Meanwhile, my boss, blond hair and preppy voice, stands up to show me what her vision looks and sounds like. The voice reaches new heights of valley girl pitch and intonation. All her sentences sound like a giant question, which I am careful not to answer, lest I offend by mocking her. Sitting as straight as I can, I wonder if I am not white enough. For instance, my co-workers either are or act like it. Does my problem lie in my Hispanic inflection and low tone? As a test, I start saying everything as a question in the highest sing-song voice I can muster. No surprise, she likes it. Is my problem then that I forgot to assimilate to Americanness? She says one my problems is enunciation. I need to do it. Well, do I have an accent? Perhaps, I do after all. Maybe it is more pronounceable when I am not around other Hispanics?
I guess I had it all wrong. Culturally, I am not American enough. I don’t say “yasss” as my other peers do. I don’t say “Oh my god!” or “cute” all the time. I don’t have a high voice for all occasions. I am not formed as the rest, indeed. She wants to change me, but halfway through our conversation, my boss insists that is not her intention at all. I simply nod. I know I have to move on from here. I will not compromise over what I find ridiculous and phony. What about principles, right? What about respecting uniqueness and differences? I realize I do not have the time to spend reconstructing my whole self in order to satisfy some vague corporate standard of good customer service. Those notions don’t reflect on me as a human being. I can be productive and effective, friendly and reserved in my own manner. Hell, I can teach others to accept and embrace it. I walk on a tightrope, trying to please her while tossing her remarks in the cold wind; my ear turns the other way and I feel good.
Discussion Questions: How the Garcia Girls Lost Their Accents (Julia Alvarez)
Although the work is fiction, it is almost inevitable to read the novel as memoir, delineating the experience Julia Alvarez experience while moving from her home country in the Dominican Republic to the United States. Even with the time period set in the sixties, many of the events and conflicts Alvarez writes are contemporary and inherent in the bicultural experience. From the Syrian immigrants to the Central American ones, the issues on identity, feminism, and independence looms in their daily lives.
After reading the book, I can’t help but compare the four daughter’s experience with my friend’s experience. She was escaping poverty and abuse, while the Garcia girls are escaping political persecution. She didn’t have a stable home; they come from an upper class family and have relatives studying English in the U. S. It strikes me as a complicated, even problematic, depiction of post-colonialism – which isn’t bad. What effects do post-colonialism and acculturation have on class in the home country and in the foreign land?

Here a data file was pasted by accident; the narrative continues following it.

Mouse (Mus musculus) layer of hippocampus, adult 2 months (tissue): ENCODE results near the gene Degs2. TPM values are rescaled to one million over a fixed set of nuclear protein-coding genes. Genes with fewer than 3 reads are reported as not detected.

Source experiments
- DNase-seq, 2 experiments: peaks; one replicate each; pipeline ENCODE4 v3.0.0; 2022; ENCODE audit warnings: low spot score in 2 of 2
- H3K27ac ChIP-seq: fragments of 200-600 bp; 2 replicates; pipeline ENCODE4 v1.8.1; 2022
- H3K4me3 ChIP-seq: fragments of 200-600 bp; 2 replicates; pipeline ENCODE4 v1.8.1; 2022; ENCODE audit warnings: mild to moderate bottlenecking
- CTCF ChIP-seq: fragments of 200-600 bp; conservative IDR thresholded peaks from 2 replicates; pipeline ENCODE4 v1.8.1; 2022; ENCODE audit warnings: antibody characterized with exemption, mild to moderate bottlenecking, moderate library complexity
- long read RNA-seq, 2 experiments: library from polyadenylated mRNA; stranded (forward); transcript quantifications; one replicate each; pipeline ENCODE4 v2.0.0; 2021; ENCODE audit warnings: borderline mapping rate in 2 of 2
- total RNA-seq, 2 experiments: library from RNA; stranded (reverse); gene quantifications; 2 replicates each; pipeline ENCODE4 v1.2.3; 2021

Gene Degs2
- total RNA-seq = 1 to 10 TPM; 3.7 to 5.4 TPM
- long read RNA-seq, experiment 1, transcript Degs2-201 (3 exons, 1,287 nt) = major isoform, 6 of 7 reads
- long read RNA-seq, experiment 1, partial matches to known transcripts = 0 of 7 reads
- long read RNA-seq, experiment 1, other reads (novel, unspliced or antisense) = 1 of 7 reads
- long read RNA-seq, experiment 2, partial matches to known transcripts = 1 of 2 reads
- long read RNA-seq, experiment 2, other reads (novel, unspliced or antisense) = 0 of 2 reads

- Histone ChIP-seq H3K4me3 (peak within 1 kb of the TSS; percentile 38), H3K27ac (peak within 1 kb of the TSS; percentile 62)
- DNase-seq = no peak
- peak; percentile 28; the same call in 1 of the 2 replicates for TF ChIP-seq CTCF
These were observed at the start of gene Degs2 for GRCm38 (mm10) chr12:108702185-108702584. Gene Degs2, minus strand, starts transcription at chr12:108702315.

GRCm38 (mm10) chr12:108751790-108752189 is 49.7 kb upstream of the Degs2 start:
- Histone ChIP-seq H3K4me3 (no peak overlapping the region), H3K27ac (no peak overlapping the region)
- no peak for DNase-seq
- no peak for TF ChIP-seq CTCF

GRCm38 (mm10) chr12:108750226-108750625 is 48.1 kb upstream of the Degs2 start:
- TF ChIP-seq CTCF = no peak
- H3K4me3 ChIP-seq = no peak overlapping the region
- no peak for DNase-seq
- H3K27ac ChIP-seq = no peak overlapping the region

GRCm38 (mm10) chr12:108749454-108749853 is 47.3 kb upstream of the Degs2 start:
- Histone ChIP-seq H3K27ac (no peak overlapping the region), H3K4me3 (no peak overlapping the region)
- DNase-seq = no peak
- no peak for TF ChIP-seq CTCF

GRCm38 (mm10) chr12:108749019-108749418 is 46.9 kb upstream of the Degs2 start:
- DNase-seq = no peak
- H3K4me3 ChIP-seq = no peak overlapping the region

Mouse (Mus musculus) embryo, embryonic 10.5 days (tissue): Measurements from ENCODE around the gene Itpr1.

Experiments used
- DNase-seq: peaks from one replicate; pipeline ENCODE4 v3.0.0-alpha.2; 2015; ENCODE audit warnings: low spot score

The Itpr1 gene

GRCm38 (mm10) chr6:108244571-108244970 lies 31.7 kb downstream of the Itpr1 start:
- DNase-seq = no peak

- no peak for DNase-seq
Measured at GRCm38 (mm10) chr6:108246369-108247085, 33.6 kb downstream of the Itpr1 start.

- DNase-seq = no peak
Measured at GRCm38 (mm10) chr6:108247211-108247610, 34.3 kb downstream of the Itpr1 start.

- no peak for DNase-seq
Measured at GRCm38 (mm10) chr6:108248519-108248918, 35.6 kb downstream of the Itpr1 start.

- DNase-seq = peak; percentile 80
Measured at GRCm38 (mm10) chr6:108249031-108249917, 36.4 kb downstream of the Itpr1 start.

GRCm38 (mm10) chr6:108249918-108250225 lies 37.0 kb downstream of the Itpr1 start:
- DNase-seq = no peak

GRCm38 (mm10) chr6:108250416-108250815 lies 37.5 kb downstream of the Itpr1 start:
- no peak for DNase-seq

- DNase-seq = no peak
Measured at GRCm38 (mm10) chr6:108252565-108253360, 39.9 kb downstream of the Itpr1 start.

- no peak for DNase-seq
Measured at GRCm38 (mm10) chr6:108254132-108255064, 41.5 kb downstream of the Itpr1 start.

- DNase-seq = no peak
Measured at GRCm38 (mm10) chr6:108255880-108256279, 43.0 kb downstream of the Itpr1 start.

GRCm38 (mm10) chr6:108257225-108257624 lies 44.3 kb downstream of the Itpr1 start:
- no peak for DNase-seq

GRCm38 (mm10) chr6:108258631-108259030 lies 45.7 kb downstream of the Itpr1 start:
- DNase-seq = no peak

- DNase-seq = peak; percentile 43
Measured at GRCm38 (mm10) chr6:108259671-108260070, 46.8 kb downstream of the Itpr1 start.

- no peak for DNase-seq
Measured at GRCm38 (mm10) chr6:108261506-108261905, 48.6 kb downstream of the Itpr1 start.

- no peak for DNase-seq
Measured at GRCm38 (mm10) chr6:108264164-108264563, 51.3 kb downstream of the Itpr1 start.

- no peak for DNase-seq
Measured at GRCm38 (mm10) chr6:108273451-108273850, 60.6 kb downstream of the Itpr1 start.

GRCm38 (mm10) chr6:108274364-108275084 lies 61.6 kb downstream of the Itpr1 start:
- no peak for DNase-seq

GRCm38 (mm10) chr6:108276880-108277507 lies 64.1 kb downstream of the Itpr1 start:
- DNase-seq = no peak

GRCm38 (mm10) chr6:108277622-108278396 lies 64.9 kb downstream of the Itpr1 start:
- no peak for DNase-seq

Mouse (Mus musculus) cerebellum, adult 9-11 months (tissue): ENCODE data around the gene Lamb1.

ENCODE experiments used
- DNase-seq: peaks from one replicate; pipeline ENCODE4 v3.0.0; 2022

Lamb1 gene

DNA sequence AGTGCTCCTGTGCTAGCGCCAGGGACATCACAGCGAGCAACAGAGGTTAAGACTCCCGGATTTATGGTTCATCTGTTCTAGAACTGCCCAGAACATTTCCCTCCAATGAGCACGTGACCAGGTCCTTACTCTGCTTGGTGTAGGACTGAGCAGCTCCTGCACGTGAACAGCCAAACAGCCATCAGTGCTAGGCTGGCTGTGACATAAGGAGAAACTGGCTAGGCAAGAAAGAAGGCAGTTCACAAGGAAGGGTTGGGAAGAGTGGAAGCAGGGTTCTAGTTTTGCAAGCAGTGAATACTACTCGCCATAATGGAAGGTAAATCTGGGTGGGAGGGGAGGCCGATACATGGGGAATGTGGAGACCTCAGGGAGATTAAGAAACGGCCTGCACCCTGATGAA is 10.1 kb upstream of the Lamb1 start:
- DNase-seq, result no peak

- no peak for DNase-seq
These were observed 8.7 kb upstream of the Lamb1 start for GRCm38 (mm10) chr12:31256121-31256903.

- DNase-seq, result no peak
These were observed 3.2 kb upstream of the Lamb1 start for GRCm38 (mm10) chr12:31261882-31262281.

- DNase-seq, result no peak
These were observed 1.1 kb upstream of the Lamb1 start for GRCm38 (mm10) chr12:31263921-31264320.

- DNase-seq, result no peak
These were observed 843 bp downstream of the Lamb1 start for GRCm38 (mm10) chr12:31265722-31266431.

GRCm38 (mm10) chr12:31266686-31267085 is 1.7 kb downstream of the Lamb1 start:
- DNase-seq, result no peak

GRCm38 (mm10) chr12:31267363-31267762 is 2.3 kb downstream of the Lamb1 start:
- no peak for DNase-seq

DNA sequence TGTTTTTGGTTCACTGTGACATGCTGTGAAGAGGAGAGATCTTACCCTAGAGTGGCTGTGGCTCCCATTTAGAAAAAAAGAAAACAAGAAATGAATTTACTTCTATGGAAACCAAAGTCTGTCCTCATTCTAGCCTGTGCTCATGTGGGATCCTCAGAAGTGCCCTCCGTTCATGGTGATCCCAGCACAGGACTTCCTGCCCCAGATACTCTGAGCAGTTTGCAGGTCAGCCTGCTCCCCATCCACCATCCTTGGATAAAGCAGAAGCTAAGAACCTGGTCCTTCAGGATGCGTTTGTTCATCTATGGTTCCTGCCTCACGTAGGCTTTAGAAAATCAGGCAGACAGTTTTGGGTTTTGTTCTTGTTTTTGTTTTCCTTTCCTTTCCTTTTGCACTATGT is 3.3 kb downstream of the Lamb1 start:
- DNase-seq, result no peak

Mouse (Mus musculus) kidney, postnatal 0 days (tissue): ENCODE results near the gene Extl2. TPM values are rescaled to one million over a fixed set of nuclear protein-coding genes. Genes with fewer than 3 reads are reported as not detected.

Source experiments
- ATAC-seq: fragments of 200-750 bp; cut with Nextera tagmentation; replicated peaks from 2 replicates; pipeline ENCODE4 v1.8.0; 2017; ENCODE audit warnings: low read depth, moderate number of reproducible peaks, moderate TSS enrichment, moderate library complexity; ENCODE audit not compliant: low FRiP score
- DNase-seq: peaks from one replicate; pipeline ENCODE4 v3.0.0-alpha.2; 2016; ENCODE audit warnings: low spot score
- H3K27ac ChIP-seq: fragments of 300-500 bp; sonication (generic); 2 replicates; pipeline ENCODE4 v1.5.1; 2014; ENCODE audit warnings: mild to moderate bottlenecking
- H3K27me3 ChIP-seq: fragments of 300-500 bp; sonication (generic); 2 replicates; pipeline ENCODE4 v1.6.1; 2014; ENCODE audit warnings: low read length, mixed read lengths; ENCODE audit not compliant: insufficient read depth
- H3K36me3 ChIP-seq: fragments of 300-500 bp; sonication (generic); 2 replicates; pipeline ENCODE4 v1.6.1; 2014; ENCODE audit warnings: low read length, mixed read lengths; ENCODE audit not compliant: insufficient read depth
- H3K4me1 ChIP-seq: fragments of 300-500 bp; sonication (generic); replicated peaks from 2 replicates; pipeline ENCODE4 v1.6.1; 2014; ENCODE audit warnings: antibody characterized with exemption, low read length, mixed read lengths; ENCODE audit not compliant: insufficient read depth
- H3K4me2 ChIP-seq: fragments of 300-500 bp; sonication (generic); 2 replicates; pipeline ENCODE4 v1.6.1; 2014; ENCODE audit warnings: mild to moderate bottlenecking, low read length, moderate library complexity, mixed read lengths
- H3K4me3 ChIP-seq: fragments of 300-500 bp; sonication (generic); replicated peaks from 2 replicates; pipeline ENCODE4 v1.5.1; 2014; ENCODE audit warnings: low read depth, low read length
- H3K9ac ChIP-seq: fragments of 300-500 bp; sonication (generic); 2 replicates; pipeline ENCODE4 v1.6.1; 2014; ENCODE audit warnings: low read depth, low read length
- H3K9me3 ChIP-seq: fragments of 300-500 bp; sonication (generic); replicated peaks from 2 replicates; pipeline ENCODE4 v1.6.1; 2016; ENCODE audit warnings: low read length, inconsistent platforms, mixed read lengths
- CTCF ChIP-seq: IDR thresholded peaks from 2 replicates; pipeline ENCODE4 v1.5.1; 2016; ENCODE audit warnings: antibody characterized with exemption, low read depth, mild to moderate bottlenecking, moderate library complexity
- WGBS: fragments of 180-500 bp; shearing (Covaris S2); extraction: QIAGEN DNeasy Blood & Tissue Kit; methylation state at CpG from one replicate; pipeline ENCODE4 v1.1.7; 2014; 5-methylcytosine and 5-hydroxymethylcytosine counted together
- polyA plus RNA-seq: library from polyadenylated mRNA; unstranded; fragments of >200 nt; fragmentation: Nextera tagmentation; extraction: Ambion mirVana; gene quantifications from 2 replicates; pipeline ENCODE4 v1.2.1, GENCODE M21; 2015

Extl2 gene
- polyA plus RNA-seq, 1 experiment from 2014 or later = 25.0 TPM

Language plays an important and elusive role in the novel. Although the girls have grown up with Spanish, at the beginning of the novel, we hear family conversations in English with particular words emphasized in Spanish. We know they are talking in Spanish. On other hand, we hear the accented/ broken English of the maids and the father throughout the book. How does (lack of) communication in Spanish reveal the sense of loss to the Garcia family?
The fragmented storytelling tends to make all the stories sound the same, as if there were no distinct personality. The are some obvious characteristics that differentiate Carla from Sophia; however, the third person and first person fluidity gives the illusion of one speaker. How does changing point of views help the reader understand the difficulty of finding one’s identity when faced with a wildly different culture and land?
NOTE: In an academic paper by Alexis Cullerston, she writes, Alvarez “marries history with her own truth by building upon the past to explore the present.”
As young girls and later women, the Garcia girls are only oppressed by the general hegemony of American culture, but also their own, sometimes sexist, Dominican culture. What are those limitations they can’t seem to escape in American and Dominican soil? What are some ways they desire to exert their independence?